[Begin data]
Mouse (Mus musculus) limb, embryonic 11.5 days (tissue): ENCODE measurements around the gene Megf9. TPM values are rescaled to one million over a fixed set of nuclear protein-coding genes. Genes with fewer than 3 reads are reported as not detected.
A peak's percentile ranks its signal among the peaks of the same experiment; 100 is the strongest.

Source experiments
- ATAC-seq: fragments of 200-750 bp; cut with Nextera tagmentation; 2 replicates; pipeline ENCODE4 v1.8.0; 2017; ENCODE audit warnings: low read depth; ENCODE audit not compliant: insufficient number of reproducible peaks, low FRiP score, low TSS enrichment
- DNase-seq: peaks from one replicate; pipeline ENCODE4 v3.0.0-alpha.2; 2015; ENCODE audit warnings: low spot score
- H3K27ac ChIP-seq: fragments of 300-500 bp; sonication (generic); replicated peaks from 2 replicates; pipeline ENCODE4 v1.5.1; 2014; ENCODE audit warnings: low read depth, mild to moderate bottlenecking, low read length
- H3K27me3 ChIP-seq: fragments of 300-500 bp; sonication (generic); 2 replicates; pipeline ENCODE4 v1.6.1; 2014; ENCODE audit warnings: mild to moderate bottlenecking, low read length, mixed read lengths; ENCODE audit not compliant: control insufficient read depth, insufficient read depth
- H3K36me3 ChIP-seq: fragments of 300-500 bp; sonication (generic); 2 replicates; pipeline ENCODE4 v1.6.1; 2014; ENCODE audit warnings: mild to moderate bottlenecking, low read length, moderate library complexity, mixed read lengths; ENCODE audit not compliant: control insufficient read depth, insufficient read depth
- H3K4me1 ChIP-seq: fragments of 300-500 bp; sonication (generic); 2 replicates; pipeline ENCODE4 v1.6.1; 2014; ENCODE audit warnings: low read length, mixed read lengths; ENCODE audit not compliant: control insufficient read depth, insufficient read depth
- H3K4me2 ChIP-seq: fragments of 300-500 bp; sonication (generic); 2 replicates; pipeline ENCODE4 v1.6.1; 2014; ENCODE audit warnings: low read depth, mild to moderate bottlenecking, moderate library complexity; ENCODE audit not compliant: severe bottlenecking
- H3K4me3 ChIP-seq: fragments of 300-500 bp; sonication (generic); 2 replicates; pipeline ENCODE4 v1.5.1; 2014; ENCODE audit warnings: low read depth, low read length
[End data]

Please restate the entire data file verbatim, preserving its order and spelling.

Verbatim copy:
Mouse (Mus musculus) limb, embryonic 11.5 days (tissue): ENCODE measurements around the gene Megf9. TPM values are rescaled to one million over a fixed set of nuclear protein-coding genes. Genes with fewer than 3 reads are reported as not detected.
A peak's percentile ranks its signal among the peaks of the same experiment; 100 is the strongest.

Source experiments
- ATAC-seq: fragments of 200-750 bp; cut with Nextera tagmentation; 2 replicates; pipeline ENCODE4 v1.8.0; 2017; ENCODE audit warnings: low read depth; ENCODE audit not compliant: insufficient number of reproducible peaks, low FRiP score, low TSS enrichment
- DNase-seq: peaks from one replicate; pipeline ENCODE4 v3.0.0-alpha.2; 2015; ENCODE audit warnings: low spot score
- H3K27ac ChIP-seq: fragments of 300-500 bp; sonication (generic); replicated peaks from 2 replicates; pipeline ENCODE4 v1.5.1; 2014; ENCODE audit warnings: low read depth, mild to moderate bottlenecking, low read length
- H3K27me3 ChIP-seq: fragments of 300-500 bp; sonication (generic); 2 replicates; pipeline ENCODE4 v1.6.1; 2014; ENCODE audit warnings: mild to moderate bottlenecking, low read length, mixed read lengths; ENCODE audit not compliant: control insufficient read depth, insufficient read depth
- H3K36me3 ChIP-seq: fragments of 300-500 bp; sonication (generic); 2 replicates; pipeline ENCODE4 v1.6.1; 2014; ENCODE audit warnings: mild to moderate bottlenecking, low read length, moderate library complexity, mixed read lengths; ENCODE audit not compliant: control insufficient read depth, insufficient read depth
- H3K4me1 ChIP-seq: fragments of 300-500 bp; sonication (generic); 2 replicates; pipeline ENCODE4 v1.6.1; 2014; ENCODE audit warnings: low read length, mixed read lengths; ENCODE audit not compliant: control insufficient read depth, insufficient read depth
- H3K4me2 ChIP-seq: fragments of 300-500 bp; sonication (generic); 2 replicates; pipeline ENCODE4 v1.6.1; 2014; ENCODE audit warnings: low read depth, mild to moderate bottlenecking, moderate library complexity; ENCODE audit not compliant: severe bottlenecking
- H3K4me3 ChIP-seq: fragments of 300-500 bp; sonication (generic); 2 replicates; pipeline ENCODE4 v1.5.1; 2014; ENCODE audit warnings: low read depth, low read length